How should I send a command message to the write model? via API? via a message broker like Kafka?
That's plumbing; it doesn't really matter how you do it, so long as you are sure that the command runs within its own transaction/unit of work.
So what I do today is, in my command application, before saving the CustomerCreated event, I ask the query application (using PostgreSQL) if there is a customer with that document, and if not, I allow the event to go on. But that doesn't guarantee 100%, right? Because my query can be desynchronized, so I cannot trust it 100%.
No, you cannot safely rely on the query side, which is eventually consistent, to prevent the system to step into an invalid state.
You have two options:
You permit the system to enter in a temporary, pending state and then, eventually, you will bring it into a valid permanent state; for this you could allow the command to pass, yield CustomerRegistered event and using a Saga/Process manager you verify against a uniquely-indexed-by-document-collection and issue a compensating command (not event!), i.e. UnregisterCustomer.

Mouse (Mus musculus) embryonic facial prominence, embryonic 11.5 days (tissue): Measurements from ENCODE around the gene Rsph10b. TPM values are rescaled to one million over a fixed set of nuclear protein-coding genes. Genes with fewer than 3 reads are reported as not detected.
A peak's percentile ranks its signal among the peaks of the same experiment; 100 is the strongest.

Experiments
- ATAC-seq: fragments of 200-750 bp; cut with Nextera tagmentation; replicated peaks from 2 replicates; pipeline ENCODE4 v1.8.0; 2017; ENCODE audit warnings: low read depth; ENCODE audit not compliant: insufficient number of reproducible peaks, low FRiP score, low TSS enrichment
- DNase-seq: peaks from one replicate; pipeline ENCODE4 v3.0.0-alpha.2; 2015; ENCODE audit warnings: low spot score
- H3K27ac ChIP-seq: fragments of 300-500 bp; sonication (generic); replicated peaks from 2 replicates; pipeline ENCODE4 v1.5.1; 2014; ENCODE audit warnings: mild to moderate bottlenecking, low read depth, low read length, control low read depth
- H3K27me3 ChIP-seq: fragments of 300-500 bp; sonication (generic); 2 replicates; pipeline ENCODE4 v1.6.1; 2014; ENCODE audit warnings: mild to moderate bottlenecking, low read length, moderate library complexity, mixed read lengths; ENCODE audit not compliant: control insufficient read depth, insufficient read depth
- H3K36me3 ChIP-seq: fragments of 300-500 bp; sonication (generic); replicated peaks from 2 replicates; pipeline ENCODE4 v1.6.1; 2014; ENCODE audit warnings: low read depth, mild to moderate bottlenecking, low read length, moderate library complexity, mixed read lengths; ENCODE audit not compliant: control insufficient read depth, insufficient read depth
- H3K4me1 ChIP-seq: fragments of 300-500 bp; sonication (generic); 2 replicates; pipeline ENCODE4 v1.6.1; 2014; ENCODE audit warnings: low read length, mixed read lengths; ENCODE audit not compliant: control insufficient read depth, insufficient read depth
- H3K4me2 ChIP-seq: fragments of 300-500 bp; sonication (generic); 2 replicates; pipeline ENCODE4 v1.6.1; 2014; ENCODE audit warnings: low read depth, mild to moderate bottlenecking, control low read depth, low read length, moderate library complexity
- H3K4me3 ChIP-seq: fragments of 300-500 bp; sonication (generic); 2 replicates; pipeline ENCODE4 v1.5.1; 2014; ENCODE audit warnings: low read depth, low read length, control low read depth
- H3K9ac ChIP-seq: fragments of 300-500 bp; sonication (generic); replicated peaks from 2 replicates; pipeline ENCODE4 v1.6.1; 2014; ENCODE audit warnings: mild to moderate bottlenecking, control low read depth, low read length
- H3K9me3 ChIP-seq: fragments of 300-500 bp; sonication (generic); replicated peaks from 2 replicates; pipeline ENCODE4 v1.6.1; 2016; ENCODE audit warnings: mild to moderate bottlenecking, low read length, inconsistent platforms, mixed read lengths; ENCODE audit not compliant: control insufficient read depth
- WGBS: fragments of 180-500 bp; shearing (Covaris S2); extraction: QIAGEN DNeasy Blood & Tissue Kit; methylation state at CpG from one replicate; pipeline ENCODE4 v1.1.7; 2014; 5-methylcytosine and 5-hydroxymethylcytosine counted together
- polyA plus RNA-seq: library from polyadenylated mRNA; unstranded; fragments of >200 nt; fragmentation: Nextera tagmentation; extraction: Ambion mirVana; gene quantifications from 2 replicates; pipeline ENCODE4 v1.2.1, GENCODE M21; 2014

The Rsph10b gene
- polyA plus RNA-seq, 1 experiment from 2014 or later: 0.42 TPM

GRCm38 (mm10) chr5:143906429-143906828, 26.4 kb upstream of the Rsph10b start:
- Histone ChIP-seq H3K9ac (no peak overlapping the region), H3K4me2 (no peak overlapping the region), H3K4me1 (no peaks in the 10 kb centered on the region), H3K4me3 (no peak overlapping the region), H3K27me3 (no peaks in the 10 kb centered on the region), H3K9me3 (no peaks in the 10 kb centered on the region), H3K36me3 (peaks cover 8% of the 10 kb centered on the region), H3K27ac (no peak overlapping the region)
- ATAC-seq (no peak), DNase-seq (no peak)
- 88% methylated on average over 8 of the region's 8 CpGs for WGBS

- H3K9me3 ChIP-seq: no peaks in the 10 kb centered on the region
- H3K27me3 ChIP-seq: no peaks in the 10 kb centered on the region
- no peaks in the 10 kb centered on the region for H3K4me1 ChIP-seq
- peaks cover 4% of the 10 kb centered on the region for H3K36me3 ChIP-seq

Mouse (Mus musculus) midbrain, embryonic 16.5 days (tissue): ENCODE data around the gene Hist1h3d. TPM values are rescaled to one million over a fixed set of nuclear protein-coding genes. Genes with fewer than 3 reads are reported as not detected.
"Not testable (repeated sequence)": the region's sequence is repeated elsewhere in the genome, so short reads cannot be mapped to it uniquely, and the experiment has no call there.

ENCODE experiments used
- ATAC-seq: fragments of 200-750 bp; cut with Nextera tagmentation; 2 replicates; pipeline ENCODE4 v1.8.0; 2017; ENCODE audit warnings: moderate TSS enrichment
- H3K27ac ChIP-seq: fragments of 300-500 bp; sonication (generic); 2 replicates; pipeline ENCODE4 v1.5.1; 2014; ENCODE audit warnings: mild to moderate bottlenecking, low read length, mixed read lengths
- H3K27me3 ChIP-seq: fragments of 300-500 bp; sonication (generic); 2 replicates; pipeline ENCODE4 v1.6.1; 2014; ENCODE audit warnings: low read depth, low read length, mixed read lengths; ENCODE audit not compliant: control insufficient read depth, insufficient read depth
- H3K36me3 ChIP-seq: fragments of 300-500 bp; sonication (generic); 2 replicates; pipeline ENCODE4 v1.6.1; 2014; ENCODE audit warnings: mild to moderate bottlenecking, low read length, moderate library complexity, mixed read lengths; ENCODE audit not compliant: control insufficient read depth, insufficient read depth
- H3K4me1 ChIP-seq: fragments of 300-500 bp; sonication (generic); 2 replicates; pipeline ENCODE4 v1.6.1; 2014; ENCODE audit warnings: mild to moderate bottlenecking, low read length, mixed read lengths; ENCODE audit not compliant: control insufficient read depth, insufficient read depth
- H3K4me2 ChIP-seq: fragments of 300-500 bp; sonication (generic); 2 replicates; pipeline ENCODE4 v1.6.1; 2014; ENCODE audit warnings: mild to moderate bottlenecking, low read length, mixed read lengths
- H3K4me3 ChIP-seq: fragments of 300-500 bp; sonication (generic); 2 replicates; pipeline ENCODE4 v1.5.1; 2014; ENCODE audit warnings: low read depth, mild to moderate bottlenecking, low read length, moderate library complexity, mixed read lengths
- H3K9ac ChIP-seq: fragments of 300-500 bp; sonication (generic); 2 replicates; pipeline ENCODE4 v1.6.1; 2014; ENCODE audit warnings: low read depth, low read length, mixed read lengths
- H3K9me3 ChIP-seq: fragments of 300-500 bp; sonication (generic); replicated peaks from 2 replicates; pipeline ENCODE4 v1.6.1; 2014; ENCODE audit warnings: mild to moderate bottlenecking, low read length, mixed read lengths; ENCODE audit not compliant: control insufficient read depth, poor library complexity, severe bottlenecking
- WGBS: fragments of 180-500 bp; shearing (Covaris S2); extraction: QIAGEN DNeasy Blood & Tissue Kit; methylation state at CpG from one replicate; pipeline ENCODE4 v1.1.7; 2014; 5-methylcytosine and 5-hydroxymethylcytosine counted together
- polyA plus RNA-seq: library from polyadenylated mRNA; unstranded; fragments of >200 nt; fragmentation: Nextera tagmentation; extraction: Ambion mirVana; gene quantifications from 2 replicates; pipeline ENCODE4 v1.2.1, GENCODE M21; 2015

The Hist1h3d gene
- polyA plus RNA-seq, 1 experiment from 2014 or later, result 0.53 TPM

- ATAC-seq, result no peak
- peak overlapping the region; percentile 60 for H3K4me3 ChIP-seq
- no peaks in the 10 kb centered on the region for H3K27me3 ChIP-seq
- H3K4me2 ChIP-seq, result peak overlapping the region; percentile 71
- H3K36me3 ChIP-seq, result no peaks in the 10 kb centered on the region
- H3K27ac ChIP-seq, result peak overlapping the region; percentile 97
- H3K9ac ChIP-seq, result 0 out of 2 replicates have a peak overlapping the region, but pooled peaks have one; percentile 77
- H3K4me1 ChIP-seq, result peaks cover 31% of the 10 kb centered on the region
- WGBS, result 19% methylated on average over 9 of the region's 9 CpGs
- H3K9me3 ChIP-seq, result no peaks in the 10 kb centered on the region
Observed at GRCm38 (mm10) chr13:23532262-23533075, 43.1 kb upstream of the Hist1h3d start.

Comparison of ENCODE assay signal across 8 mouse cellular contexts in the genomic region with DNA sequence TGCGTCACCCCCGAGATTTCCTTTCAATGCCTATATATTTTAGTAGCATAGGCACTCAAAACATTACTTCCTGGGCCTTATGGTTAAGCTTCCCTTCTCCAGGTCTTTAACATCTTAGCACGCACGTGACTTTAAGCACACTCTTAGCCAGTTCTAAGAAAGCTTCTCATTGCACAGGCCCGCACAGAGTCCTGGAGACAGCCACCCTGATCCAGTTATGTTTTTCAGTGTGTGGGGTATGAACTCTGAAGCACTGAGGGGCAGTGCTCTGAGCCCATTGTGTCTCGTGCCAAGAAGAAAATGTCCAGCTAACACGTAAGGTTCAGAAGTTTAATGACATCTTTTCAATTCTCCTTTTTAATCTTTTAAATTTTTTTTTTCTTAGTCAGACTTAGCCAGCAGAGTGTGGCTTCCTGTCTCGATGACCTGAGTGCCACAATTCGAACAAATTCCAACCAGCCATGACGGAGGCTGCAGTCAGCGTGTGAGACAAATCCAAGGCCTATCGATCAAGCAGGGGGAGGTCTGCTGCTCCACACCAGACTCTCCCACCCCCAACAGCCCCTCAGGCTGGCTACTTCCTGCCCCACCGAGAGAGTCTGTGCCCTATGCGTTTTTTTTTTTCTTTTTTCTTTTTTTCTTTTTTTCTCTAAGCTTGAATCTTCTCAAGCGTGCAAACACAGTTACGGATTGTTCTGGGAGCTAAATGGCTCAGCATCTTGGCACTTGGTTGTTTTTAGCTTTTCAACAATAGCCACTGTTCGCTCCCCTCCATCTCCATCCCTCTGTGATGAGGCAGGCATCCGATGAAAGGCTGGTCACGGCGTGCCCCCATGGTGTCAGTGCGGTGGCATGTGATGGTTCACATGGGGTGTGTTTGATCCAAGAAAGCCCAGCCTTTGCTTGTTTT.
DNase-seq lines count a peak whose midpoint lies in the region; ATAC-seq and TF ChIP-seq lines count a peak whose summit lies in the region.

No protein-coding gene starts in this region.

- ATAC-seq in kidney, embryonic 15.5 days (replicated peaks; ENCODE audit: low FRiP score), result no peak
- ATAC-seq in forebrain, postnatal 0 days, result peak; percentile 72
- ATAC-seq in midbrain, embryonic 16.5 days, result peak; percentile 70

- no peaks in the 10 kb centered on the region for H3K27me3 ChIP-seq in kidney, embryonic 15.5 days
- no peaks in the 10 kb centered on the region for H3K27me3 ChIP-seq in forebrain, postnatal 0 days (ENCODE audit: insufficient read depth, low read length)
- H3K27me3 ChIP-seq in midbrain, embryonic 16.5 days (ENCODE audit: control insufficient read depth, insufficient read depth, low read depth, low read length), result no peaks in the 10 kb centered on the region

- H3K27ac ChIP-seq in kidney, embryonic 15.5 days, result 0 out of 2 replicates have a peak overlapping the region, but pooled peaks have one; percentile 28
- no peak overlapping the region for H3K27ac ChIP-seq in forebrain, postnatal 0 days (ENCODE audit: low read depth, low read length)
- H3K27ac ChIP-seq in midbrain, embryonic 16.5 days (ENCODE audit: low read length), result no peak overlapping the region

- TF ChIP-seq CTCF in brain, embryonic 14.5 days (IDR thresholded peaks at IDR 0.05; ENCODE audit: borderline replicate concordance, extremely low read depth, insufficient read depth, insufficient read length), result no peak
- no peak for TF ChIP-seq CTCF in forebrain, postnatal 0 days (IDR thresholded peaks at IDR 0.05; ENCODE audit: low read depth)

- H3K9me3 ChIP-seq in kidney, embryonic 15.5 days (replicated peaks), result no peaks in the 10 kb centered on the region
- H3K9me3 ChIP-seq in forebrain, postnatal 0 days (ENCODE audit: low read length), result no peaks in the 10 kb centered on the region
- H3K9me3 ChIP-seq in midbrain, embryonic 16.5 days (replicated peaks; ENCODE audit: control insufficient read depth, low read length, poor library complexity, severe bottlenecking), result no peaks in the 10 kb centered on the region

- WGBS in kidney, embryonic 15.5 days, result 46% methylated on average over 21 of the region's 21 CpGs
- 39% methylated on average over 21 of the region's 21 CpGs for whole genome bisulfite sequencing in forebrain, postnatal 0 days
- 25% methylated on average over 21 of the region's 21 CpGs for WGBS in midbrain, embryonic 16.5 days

Instead of sending a command, you create&start a Saga/Process that preallocates the document in a uniquely-indexed-by-document-collection and if successfully then send the RegisterCustomer command. You can model the Saga as an entity.
So, in both solution you use a Saga/Process manager. In order for the system to be resilient you should make sure that RegisterCustomer command is idempotent (so you can resend it if the Saga fails/is restarted)
You've butted up against a fairly common problem. I think the other answer by VoicOfUnreason is worth reading. I just wanted to make you aware of a few more options.